6. Even in not fully grasping the work we have ahead, I am struck by the peace I feel today in the knowing that the fight is over and the healing and building can now begin.
    I join my colleagues who wrote previously and I’m ready to move forward and help in the creation of something spectacular.
    But here is another positive that I can share: We get to redefine our workload! We can now build into our majors the opportunity to do research and internships and get paid for it! What a concept! We can help build our students professionally by giving them experiences that we didn’t have time for before and we get to decide how that looks.
    Other things I see…The opportunity to build a program for students who we know from their application information may need more assistance and we spend the first 12 weeks with these students, assess them for through their first 12 weeks and then have them take a course during the 3 weeks that strengthens both their academics and their relationships on campus (increasing retention). This pulls in the Teaming for Success group with a peer advisor.
    I really love the idea of all first years having a study abroad/away experience their last 3 weeks of the academic year. This could be a defining moment for them and their direction
    What if we forgave grades from the GPA for the first semester or the first year but had the students, with their advising team, reflect and learn from their first year experiences and give them all the resources they need to map out their future. The core emphasis is on our commitment to the students’ academic success and not on their grades. This would positively affect both recruitment and retention.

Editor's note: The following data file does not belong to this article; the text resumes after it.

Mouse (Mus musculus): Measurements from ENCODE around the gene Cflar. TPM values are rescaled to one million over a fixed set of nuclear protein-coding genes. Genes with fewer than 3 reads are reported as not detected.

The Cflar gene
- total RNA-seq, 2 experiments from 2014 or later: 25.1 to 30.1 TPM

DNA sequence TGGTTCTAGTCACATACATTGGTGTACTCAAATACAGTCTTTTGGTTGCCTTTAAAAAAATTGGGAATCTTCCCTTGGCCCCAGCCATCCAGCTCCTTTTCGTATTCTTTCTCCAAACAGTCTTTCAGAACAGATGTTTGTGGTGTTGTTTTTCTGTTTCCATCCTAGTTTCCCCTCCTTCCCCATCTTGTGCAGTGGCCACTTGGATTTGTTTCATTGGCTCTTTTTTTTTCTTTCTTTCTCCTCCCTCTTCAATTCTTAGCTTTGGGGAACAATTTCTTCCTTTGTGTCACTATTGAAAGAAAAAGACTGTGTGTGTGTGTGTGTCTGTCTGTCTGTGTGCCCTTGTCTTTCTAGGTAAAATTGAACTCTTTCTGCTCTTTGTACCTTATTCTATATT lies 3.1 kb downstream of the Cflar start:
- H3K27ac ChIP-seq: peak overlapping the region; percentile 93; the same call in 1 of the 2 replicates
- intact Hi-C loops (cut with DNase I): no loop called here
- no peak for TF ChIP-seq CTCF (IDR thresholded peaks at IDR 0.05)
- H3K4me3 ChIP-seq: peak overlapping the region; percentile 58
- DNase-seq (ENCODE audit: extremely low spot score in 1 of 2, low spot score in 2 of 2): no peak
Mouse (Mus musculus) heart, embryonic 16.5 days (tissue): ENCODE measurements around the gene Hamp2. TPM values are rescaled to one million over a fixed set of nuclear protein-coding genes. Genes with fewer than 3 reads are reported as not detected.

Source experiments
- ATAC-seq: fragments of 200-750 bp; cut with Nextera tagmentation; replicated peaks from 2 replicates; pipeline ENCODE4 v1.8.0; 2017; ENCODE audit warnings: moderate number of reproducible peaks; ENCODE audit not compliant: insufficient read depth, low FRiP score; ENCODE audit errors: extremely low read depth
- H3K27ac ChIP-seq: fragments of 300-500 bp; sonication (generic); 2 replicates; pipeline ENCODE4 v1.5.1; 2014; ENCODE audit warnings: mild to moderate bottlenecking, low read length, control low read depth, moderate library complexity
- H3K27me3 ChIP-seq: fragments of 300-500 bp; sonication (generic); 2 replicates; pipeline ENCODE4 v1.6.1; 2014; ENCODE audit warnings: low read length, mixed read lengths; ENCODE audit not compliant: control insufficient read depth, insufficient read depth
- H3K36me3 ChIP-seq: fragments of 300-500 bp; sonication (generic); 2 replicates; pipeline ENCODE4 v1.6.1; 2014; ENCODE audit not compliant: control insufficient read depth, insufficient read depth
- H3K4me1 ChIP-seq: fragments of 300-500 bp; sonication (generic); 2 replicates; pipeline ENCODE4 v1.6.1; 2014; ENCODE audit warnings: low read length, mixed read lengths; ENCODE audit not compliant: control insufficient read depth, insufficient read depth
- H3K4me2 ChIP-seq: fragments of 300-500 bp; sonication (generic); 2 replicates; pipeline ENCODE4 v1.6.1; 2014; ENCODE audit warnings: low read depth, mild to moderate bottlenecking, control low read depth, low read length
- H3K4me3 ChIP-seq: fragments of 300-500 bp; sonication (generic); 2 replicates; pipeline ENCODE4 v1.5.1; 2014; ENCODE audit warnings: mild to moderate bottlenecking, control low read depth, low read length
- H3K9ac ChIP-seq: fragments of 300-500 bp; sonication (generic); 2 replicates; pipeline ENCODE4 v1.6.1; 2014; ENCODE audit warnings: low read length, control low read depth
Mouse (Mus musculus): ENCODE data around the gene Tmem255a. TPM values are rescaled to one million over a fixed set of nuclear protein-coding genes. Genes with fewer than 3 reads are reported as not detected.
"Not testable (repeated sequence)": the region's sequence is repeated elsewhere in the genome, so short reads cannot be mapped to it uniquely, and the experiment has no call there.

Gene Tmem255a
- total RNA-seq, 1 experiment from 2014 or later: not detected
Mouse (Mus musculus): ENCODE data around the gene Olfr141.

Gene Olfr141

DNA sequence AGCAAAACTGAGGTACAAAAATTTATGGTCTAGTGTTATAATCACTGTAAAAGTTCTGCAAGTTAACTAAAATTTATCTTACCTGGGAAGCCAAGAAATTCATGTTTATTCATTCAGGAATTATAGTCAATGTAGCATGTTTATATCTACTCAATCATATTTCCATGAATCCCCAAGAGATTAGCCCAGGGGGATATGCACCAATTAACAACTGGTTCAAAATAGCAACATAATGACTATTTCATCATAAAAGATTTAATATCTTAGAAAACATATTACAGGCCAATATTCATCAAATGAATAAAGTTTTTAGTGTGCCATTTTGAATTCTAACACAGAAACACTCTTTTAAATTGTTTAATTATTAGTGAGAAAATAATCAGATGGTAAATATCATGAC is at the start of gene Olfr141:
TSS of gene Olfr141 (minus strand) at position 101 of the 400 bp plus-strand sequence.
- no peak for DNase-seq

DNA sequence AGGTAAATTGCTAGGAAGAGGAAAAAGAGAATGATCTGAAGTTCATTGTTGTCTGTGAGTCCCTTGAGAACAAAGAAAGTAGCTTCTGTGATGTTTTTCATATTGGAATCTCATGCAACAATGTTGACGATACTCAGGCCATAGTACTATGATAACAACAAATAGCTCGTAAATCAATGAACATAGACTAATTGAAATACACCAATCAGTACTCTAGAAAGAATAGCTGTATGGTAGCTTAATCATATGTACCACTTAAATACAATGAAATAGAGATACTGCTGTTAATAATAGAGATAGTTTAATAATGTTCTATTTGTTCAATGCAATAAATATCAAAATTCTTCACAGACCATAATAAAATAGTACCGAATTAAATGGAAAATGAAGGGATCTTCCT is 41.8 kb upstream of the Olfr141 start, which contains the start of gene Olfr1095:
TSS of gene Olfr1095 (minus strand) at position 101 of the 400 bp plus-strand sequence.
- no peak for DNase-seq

Let’s dream big!

    • As I recall, when I was MIT, the undergrads had only pass-fail grades in their first semester (I was in grad school, so didn’t apply to me :-)), so they could try ambitious things, or just adjust to college, without needing to panic about GPA. Many, many of them chose to take physics in the first year because of this. 🙂

      • Don and Melanie, the Academic Dean’s office is working with Curriculum Committee right now on revising and updating our academic standing policy in a number of ways. One of the ideas that we have been considering is a policy we saw at Davidson where students, upon reaching senior status, can retroactively change up to three courses from regular grading to credit/no-credit grading. Because this happens only retroactively, this can still keep students engaged when the course is occurring, but also support students who are interested in exploring widely throughout the college without fear of one grade “ruining” their GPA. The added hope would be that such exploration would even allow students to find hidden interests or skills they may not know they possessed, of course. Thank you for sharing your experience at MIT in this regard.

  7. I suspect we all knew, at some level, that the 12/3 was going to happen. Purely from a forensics viewpoint, I could think of some really cool things to do with my classes. I taught mini “forensics modules” for each of the 5 Jan terms and found them to be unique and exciting experiences. My intention would be to follow something like Don’s idea about offering the material, then “fleshing it out” in the Crime Scene House (pun intended). Most likely I could offer a non-majors 3 week term here or there to whet the appetites of TV-CSI fans and show them that it isn’t all glitz and glamor. I would relish collaborations with colleagues in English (Sherlock Holmes,anyone?) and Creative Writing (good crime novels?) as well as Theatre, Art (forensic sculpture and photography) and it goes on and on …

  8. An alumna asked if we would build one of these at Guilford. What do you think as a team teaching project Mark Dixon? Three weeks on pendulums, waves, sound, patterns, and building? And we’re left with a cool kinetic sculpture on campus…